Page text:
for ever and ever. [the choir of creation speaks of God’s greatness and I will join in]

David’s experience and understanding of God was expanded as he praised and, I dare to suggest, so might ours have been as we reflected on the psalm ourselves.

So when or if you feel like praysing, remember it does you good! And maybe linger on the praysing before starting on the asking… you may find that the answer is already there

Be blessed, be a blessing

lament

This is the next in the slightly-less-frequent-than-I-had-hoped series of bloggages about prayer, beginning with buffet. Do explore the others if you fancy expanding your experience of praying. This one is, I confess, one that is mostly ignored in my tradition of church (Baptist). But I think we need to recover our ability to lament.

Laments are a strange form of prayer. They are neither one thing, nor another, they just are… well… laments. They are expressions of emotions (often painful or angst-ridden) about situations and circumstances. They can be articulate rants and they can be distressing howls of pain, they can be shouted at the heavens and they can be whispered through tears. And, for me, the most amazing thing about them is that they don’t have to have a resolution.

In a lament you express to God how you are feeling, you may beg him to do something about it, and you leave it with him. From a therapeutic point of view you might say that it is good to express how you feel and get it ‘off your chest’, but that is not the main purpose of a lament even if it is a positive by-product. I reckon the main purpose of lamenting is to enable us to be honest with God.

If there’s a tragic event that has taken place and you are angry that it has happened – lament.

If you don’t understand why God allowed something bad to take place – lament.

Even weeping aloud or silently about a situation can be a form of lament.

And by not requiring a resolution we do not have to worry about discerning an answer or articulating an outcome that we may not be able to see. We can simply tell God how it is for us. We can even complain about him to his face. He is able to take it, and because he knows all of our emotions he already knows that is how we are feeling so there’s no point in hiding it.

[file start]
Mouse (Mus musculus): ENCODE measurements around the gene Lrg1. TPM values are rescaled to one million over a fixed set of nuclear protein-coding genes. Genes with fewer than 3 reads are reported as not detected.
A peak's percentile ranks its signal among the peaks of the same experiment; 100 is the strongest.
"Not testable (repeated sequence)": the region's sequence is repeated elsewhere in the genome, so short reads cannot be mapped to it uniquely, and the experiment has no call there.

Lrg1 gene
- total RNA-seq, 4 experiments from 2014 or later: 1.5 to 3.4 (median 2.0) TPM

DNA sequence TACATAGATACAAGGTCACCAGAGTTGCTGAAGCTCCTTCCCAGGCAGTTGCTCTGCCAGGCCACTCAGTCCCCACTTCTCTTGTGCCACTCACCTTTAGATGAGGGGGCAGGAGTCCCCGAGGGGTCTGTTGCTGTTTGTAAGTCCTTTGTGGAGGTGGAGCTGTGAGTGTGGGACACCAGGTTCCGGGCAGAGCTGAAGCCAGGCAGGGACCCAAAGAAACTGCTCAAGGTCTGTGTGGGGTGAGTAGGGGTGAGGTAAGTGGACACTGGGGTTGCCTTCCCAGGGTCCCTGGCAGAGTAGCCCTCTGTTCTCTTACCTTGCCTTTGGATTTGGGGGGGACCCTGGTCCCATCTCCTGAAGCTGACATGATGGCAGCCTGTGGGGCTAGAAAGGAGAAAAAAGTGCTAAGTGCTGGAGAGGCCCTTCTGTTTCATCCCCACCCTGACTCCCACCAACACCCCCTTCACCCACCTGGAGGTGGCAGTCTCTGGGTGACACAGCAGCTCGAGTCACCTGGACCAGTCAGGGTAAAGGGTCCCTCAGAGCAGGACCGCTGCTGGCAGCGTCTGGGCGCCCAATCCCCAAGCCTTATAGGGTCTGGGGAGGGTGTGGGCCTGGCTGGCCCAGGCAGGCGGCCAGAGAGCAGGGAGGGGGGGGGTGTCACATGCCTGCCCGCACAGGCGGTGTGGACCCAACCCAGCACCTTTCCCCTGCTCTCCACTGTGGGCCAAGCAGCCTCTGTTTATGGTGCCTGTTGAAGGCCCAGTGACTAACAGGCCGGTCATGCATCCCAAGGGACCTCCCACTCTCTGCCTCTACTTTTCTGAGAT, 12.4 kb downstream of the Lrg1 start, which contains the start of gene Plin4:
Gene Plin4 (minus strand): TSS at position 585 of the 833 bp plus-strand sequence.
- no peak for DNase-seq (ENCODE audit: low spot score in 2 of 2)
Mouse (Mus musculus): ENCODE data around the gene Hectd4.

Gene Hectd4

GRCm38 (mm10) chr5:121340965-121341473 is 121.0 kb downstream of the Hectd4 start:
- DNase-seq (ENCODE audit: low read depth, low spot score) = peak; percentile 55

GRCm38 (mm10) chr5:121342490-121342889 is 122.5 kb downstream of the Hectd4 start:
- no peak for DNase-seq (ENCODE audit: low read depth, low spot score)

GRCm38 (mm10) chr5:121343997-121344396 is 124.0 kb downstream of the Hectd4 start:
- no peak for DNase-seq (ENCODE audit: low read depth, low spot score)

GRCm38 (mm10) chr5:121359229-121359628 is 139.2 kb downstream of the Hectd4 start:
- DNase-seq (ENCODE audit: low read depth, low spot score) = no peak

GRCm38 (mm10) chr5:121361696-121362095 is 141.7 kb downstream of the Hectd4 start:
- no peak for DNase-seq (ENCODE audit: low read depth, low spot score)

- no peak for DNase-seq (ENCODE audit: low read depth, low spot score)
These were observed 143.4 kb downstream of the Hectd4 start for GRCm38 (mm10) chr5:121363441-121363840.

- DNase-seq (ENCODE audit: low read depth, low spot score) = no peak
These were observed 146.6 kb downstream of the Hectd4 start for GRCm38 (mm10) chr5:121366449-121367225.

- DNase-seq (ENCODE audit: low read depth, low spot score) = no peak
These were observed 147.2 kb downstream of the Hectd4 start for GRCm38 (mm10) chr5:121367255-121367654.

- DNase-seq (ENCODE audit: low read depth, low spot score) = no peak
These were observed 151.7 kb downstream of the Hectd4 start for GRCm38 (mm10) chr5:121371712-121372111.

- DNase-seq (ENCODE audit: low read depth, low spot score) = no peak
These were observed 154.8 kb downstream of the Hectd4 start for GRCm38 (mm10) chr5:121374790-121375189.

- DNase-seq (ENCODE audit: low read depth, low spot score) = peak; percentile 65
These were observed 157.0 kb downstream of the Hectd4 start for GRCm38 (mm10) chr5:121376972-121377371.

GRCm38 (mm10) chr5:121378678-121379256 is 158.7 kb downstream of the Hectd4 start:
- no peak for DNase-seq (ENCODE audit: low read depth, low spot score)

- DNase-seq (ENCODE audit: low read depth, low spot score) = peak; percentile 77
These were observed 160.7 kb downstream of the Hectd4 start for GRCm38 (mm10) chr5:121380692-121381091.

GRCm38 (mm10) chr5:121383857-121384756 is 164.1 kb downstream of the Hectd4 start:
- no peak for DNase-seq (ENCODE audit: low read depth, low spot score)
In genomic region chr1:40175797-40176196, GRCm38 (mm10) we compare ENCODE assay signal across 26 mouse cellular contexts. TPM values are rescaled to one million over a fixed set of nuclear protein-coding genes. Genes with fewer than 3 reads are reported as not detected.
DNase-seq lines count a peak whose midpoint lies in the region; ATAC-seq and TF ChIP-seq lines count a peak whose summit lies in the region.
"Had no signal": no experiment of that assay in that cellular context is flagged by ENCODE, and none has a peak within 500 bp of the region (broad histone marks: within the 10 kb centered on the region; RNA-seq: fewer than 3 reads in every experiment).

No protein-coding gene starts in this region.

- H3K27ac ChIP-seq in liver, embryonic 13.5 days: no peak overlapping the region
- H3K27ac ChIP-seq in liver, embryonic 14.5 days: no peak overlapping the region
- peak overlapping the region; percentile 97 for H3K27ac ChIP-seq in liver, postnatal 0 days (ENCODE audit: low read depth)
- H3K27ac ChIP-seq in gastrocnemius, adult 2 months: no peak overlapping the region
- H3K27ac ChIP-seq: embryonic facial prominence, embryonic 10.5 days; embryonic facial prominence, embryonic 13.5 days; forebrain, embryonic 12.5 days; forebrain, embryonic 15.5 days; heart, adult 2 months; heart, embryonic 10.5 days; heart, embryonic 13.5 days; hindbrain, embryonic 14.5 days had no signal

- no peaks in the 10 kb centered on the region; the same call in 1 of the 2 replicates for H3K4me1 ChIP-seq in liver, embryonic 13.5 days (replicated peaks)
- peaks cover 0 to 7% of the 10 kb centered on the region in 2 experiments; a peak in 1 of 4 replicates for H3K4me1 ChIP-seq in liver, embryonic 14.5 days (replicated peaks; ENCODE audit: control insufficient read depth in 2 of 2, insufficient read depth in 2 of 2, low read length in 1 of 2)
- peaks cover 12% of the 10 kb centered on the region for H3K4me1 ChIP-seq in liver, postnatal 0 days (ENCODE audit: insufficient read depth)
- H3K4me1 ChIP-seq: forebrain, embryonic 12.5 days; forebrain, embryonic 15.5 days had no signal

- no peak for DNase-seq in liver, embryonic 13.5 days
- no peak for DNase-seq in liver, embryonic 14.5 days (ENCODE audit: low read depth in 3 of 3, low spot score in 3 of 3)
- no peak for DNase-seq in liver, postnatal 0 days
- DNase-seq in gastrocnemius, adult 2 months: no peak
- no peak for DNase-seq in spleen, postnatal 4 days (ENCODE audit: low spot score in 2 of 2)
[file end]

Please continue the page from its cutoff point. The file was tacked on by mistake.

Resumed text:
The danger of laments is that they can become part of a downward emotional spiral if that is all that we do. A good lament may not have a resolution but it does ask God to do something about it. It has an expression of faith that may be full of questions, doubt and anguish, but it is still an expression of faith that God might be present and act.

Laments are not often articulated in the churches I attend. Why not? I think we are afraid of admitting how we feel, exposing our doubts and pain, and not having a good answer at the end of it. This coming Sunday I am going to be part of a church service where we will be lamenting about events in the recent past of the church and part of that will be expressing regret, sharing painful memory and yet also declaring a hopeful resilience about the future.

How about you? What do you lament? When do you lament? Do you lament? God welcomes it if you have the courage to give it a go…

Be blessed, be a blessing

wrestlemania

Image result for wrestling ring

This is another part in my ongoing series looking at different types of praying. Today I want to explore what it means to wrestle with God. Let me start by saying that I don’t mean we should be trying to get him in a headlock and force him into submission. Nor am I alluding to the event recorded in Genesis 32 where Jacob wrestled with a stranger, possibly even an incarnation of God himself. There’s so much that I would want to explore and unpack in that encounter that it would take several bloggages on their own.

What I want to consider today is that in the Bible many of the prayers that are recorded seem to involve wrestling: wrestling with conscience; wrestling with submitting to what God wants; wrestling with circumstances and so on. There aren’t many (any?) occasions when prayers are reduced only to the ‘shopping list’ style of praying that I mentioned earlier in the series.

Even in the Lord’s Prayer, where we are invited to ask God to supply our physical and spiritual needs, we are previously urged to pray that God’s will is done and that his Kingdom prevails… and that may involve us in some wrestling if it’s not what we have in mind, or involves a greater cost to us than we are willing to pay.